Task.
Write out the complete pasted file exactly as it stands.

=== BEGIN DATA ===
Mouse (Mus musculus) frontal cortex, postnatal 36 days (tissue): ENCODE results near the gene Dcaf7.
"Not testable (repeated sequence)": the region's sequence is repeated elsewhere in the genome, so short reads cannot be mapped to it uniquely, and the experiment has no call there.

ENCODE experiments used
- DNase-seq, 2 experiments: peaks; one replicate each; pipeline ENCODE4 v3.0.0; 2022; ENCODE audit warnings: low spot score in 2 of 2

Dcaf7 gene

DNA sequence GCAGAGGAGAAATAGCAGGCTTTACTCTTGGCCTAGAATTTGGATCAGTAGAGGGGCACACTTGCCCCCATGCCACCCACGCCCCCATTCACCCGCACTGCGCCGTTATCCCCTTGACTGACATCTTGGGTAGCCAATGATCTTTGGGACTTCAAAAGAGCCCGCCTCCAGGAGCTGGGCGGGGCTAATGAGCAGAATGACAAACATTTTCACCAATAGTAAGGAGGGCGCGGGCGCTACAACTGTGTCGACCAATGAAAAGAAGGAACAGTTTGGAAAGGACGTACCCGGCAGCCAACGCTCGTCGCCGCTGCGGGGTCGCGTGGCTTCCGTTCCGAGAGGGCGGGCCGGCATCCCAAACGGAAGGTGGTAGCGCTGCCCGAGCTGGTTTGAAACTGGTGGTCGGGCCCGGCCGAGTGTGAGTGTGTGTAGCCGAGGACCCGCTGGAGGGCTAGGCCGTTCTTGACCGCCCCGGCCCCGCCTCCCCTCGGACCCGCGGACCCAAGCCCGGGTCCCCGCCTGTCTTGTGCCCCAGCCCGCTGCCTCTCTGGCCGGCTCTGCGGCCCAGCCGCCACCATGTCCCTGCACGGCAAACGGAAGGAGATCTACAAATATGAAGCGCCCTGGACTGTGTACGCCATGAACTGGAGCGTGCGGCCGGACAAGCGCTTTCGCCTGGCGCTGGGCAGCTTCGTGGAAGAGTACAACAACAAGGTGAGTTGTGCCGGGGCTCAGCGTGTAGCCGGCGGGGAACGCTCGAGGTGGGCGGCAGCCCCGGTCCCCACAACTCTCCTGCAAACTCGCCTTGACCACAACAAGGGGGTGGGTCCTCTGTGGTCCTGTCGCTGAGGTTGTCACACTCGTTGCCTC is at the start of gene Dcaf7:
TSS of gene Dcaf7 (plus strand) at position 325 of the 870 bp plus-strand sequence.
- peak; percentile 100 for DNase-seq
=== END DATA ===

Mouse (Mus musculus) frontal cortex, postnatal 36 days (tissue): ENCODE results near the gene Dcaf7.
"Not testable (repeated sequence)": the region's sequence is repeated elsewhere in the genome, so short reads cannot be mapped to it uniquely, and the experiment has no call there.

ENCODE experiments used
- DNase-seq, 2 experiments: peaks; one replicate each; pipeline ENCODE4 v3.0.0; 2022; ENCODE audit warnings: low spot score in 2 of 2

Dcaf7 gene

DNA sequence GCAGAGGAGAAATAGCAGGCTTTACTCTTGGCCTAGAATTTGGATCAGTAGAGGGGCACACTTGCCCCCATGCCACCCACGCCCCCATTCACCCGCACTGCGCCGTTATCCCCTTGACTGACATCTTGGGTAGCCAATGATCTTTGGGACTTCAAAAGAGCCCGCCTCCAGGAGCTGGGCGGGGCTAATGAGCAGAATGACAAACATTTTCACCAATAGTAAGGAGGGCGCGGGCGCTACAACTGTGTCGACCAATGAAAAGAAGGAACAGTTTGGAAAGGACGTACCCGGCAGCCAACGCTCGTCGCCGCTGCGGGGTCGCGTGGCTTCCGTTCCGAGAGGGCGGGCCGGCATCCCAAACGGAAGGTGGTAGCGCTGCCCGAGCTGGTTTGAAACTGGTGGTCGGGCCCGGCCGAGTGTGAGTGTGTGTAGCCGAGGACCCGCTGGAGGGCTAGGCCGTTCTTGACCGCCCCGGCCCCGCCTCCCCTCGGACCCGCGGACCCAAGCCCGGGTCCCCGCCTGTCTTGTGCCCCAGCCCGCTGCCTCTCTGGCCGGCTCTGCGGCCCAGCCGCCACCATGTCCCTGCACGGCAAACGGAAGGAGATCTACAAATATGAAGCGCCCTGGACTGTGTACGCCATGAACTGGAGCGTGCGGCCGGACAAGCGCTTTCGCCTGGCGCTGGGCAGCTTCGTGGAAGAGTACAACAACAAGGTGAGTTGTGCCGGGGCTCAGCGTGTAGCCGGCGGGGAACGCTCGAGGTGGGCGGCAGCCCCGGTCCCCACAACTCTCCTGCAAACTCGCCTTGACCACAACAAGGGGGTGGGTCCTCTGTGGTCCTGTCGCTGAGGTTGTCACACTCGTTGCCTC is at the start of gene Dcaf7:
TSS of gene Dcaf7 (plus strand) at position 325 of the 870 bp plus-strand sequence.
- peak; percentile 100 for DNase-seq